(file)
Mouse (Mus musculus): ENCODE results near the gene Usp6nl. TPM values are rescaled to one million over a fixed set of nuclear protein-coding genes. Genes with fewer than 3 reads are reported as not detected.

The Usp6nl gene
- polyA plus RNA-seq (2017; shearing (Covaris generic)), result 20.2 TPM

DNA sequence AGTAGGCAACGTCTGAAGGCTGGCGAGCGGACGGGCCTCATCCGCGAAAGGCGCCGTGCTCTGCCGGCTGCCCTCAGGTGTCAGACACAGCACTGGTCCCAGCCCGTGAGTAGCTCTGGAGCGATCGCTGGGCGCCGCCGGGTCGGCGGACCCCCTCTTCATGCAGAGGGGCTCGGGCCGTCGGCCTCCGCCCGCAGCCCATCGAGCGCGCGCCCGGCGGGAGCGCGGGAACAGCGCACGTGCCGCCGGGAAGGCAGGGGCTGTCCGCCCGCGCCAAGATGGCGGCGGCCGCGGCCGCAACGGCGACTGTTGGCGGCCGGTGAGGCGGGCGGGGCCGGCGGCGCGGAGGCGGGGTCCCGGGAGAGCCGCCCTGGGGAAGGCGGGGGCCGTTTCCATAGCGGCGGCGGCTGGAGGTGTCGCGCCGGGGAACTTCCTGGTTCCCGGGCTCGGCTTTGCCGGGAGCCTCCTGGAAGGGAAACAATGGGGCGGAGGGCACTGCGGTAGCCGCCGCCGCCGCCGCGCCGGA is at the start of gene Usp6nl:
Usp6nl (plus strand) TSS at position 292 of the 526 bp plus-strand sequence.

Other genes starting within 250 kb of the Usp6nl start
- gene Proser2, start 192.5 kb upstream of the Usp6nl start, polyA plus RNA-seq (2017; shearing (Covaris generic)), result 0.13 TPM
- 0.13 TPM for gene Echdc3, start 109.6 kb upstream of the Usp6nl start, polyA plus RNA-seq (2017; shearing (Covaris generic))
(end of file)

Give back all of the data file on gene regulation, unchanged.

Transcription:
Mouse (Mus musculus): ENCODE results near the gene Usp6nl. TPM values are rescaled to one million over a fixed set of nuclear protein-coding genes. Genes with fewer than 3 reads are reported as not detected.

The Usp6nl gene
- polyA plus RNA-seq (2017; shearing (Covaris generic)), result 20.2 TPM

DNA sequence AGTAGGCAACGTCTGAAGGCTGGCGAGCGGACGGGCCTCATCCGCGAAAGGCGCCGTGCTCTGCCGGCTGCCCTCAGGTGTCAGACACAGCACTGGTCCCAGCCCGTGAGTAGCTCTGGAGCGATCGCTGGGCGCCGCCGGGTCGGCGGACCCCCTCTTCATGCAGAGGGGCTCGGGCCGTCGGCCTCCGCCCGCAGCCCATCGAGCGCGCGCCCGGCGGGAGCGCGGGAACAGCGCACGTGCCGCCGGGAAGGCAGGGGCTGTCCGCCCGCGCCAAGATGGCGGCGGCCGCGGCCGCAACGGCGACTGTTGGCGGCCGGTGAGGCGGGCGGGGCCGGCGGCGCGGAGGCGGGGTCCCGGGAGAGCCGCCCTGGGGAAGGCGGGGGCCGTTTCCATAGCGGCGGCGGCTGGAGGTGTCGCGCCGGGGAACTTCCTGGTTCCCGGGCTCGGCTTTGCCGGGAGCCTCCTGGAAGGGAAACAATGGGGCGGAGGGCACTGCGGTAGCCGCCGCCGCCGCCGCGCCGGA is at the start of gene Usp6nl:
Usp6nl (plus strand) TSS at position 292 of the 526 bp plus-strand sequence.

Other genes starting within 250 kb of the Usp6nl start
- gene Proser2, start 192.5 kb upstream of the Usp6nl start, polyA plus RNA-seq (2017; shearing (Covaris generic)), result 0.13 TPM
- 0.13 TPM for gene Echdc3, start 109.6 kb upstream of the Usp6nl start, polyA plus RNA-seq (2017; shearing (Covaris generic))